It’s no secret that, in recent times, a combination of geopolitical uncertainties, weaker growth and increased volatility has heightened awareness of risk amongst investors. And this, in turn, has sparked new interest in multi-asset funds, as investors try to manage risk and protect capital while also seeking growth opportunities.
Multi-asset funds invest in a combination of asset classes, which typically include equities and bonds, but can also cover a broader range of financial investments such as property and commodities. Their appeal is that they provide diversification and thus ensure investors ‘do not put all their eggs in one basket’ reducing the investment risk.
Increased interest in the multi-asset sector has fuelled a wave of new money into existing funds and a flurry of new fund launches too. According to Morningstar, there are now 1,027 UK domiciled multi-asset funds. The Investment Association data also shows the mixed-asset sector was last year’s best-selling asset class with net retail sales of £7.9 billion.
While the wide choice of funds is fantastic news for investors, it has enhanced the need to seek professional financial advice.
At Pension Works, we strongly recommend multi-asset pension funds as a way of protecting your retirement funds and taking financial advice. Following a thorough assessment of your current pension funds, our expert financial advisers will compare your pension schemes against the whole of the market. If there is a more suitable multi-asset pension available, we will deliver your options to you.
As predominately telephone-based financial advisers, we aim to be available at a time that suits you, from the comfort of your own home. If you live locally to our home in Knutsford, Cheshire, you are more than welcome to visit our offices and meet your adviser for face-to-face advice.
To start your pension review, please call 0808 164 2664 or click here for further information on our pension check service.
This can be found on your payslip, P60 document or letters about tax, pensions or social benefits.
If you have (or have had) a pension that is described below then we can potentially carry-out a Pension HealthCheck.
Defined Contribution Pensions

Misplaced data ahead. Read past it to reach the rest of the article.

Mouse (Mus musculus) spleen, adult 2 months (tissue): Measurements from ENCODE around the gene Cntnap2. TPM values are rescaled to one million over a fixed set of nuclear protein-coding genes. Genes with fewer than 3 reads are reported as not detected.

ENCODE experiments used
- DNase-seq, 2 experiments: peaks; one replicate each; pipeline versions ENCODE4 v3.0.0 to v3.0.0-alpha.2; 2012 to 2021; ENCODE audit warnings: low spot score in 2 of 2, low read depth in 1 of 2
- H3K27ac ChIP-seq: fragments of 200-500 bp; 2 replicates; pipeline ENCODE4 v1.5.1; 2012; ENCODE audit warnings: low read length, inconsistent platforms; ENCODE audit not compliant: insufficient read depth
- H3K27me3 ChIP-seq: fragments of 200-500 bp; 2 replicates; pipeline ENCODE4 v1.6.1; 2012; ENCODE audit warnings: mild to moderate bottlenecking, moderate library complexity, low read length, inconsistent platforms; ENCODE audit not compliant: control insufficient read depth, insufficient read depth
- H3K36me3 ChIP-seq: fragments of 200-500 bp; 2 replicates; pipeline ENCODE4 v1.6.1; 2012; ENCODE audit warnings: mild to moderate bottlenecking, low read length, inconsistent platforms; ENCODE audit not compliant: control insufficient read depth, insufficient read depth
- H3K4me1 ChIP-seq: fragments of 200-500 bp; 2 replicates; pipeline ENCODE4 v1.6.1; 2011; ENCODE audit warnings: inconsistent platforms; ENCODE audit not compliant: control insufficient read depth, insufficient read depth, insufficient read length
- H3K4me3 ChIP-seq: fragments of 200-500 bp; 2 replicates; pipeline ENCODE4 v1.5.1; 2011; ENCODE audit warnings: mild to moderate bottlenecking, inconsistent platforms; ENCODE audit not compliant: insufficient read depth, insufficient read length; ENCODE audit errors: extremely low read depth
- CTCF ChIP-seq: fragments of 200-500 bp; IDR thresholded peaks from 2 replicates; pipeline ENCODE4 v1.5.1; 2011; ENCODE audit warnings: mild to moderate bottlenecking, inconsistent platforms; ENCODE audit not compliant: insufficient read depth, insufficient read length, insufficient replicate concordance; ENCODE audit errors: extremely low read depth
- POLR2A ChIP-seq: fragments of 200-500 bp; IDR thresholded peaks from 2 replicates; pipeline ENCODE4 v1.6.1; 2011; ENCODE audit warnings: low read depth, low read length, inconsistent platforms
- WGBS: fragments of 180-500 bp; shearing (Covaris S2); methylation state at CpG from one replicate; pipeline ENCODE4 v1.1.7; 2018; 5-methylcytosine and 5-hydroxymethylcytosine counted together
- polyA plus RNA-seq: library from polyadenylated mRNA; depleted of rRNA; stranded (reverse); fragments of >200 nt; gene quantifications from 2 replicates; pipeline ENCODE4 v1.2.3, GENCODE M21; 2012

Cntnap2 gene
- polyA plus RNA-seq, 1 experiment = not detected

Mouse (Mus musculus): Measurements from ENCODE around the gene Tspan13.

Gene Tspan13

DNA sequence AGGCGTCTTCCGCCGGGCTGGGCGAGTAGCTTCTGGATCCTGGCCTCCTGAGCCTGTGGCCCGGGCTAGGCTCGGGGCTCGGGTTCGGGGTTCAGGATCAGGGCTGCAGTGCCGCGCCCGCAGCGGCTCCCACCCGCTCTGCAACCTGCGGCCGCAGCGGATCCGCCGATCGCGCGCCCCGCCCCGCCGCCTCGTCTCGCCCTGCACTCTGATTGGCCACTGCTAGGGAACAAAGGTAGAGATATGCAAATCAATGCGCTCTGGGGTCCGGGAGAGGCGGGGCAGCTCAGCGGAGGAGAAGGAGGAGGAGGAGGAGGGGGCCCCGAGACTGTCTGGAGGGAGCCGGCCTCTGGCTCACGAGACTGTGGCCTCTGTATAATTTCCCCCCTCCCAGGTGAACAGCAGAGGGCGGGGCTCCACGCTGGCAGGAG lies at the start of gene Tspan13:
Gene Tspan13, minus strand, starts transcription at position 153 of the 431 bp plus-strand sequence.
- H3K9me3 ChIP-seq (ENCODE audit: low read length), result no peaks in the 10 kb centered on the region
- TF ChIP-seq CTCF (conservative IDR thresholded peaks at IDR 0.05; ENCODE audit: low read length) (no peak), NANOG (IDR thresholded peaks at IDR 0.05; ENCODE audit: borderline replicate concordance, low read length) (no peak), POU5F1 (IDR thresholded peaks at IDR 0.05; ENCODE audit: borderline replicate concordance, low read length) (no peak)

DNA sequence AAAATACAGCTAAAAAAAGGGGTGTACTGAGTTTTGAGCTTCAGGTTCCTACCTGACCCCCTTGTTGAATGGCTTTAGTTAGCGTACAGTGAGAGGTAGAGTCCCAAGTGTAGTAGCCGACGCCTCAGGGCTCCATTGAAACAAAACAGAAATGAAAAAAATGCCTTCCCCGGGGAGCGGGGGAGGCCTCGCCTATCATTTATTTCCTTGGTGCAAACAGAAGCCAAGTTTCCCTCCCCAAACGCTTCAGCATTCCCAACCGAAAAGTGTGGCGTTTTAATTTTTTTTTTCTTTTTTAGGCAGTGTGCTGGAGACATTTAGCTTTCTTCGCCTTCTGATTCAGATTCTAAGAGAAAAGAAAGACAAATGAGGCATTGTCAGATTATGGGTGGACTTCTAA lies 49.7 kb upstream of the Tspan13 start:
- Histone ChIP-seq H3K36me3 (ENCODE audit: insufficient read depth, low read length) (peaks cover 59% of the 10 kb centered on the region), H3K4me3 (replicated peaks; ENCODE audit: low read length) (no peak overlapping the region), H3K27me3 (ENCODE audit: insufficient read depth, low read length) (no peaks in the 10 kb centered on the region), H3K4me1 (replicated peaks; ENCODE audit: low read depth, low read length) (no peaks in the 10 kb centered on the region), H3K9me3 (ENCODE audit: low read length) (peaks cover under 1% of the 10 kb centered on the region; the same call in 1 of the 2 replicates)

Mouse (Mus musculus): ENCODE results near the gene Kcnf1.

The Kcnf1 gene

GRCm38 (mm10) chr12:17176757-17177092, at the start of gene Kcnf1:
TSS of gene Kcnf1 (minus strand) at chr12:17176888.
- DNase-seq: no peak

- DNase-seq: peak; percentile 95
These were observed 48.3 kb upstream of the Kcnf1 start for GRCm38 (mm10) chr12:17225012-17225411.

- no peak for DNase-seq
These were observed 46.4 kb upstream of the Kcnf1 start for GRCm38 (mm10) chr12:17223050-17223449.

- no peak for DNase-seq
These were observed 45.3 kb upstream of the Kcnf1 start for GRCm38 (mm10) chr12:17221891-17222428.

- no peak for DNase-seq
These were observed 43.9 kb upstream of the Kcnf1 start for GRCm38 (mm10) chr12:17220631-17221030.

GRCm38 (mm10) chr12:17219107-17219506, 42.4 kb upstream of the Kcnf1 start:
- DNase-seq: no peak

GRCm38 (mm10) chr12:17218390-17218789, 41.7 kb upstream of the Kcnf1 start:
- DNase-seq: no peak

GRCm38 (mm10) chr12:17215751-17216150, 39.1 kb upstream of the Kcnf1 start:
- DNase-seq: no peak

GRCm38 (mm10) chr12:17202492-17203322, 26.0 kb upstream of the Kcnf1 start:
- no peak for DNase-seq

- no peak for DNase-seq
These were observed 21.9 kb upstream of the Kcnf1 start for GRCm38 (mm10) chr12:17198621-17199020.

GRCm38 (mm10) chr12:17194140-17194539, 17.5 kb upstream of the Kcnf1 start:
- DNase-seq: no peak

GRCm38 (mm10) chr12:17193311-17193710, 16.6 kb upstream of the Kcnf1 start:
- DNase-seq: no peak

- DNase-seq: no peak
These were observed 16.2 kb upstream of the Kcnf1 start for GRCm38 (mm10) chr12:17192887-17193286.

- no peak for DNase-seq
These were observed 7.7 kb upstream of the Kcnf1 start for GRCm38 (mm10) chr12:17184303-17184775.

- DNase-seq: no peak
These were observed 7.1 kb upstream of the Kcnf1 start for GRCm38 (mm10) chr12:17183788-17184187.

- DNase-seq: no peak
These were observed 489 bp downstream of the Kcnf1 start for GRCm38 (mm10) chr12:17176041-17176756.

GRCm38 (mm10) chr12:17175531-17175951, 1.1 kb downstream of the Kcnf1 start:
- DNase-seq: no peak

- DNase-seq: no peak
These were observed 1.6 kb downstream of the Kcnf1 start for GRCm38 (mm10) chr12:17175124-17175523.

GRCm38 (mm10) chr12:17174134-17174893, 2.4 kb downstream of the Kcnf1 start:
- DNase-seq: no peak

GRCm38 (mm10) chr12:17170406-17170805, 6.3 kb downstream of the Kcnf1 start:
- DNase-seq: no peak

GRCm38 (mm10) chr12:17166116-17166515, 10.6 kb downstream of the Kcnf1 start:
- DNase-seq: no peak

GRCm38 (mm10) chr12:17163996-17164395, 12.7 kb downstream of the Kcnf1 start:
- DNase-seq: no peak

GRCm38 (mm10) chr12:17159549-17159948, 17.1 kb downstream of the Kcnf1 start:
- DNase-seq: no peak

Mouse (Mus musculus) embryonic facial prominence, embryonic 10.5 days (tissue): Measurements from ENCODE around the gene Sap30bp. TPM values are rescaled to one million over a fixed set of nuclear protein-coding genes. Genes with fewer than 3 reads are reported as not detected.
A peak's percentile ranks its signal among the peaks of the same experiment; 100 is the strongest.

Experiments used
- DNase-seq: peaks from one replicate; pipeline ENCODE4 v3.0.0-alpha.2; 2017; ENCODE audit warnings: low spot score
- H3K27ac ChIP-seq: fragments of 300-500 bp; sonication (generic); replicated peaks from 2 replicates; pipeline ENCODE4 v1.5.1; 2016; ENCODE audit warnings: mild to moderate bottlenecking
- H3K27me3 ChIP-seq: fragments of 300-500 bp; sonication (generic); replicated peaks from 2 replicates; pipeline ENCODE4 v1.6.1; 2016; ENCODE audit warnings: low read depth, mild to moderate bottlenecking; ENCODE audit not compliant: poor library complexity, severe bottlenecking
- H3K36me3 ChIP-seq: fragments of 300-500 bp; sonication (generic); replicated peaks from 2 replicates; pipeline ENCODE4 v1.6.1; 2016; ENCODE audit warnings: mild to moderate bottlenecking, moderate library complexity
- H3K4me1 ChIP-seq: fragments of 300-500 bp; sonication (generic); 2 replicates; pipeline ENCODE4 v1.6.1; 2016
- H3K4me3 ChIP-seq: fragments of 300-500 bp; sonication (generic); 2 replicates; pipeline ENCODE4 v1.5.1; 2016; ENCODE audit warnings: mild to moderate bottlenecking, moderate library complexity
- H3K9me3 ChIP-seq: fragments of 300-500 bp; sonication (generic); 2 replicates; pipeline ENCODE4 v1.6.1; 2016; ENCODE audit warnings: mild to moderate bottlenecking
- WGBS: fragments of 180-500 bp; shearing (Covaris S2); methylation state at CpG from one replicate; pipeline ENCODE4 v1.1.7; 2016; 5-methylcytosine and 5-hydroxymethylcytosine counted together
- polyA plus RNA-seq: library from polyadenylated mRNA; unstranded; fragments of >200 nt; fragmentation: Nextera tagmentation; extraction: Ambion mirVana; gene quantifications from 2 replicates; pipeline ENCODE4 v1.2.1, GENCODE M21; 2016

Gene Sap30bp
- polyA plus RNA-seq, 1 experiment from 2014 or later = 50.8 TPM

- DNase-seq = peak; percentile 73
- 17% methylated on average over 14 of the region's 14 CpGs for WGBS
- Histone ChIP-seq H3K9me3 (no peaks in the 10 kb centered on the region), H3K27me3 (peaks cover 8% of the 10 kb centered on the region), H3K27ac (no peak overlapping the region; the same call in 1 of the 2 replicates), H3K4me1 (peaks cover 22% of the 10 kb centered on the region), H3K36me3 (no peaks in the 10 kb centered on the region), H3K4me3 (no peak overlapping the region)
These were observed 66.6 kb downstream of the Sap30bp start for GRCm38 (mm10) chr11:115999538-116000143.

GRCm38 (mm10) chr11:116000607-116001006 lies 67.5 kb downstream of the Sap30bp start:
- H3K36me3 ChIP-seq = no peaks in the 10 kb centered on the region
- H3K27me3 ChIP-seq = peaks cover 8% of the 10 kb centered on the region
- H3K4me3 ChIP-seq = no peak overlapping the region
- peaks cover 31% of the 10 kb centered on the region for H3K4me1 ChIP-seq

These are ‘Pot of Money’ pensions where the benefits provided take into account the value of the fund at retirement. They can be personal pensions or Occupational Pensions. There are no guarantees as to what pension will be provided. This will be a reflection of contributions made and investment growth.
Defined Benefit Pensions
These offer the promise of a guaranteed pension at retirement which reflects the length of service with an employer. It will be based on either the Final Salary or Average Career Salary of the employee. Providing the company is still in existence, there is no investment risk for the pension receiver. This type of pension is becoming less frequent.
This is a generic term for pensions that are not workplace schemes.
Group Personal Pensions
Employer-sponsored schemes – each member has a personal pension plan, and their contract is with the pension provider. The employer’s role solely is to select the scheme provider, decide if there should be any restrictions on fund choices and take contributions from the employee’s pay and forward them with employer contributions to the pension provider.
A private pension arrangement or personal pension is taken out by a sole-trader or self-employed worker.
State Earnings Related Pension (formerly Graduated Pension and subsequently State 2nd Pension or S2P) was an additional element of State Pension for employees. The amount of pension was linked to the employee’s salary. SERPS was abolished in 2016 when the flat rate State Pension was introduced.
Private pensions are contracts between the pension member and an insurance company or another pension provider.
These are personal pensions where the member has a much wider choice of investments, including commercial property and single company shares.
Personal Pensions with a set of rules that impose amongst other things a maximum annual management charge (AMC), low minimum contribution levels (£20 per month) and an appropriate Default fund.
Private pension linked to an employer’s Defined Benefit Scheme but separate from the Scheme’s internal Additional Voluntary Contribution (AVC) arrangement – largely defunct since the rules were eased several years ago, allowing people to contribute to both personal and employment schemes as they wish.
Money Purchase Pensions
This is another name for Defined Contribution Pensions.
Unfortunately, we are unable to help clients who currently work for or have a pension from one of the following:
If you are unsure about the type of pension(s) you hold, please contact us on 0800 756 1288 or email firstname.lastname@example.org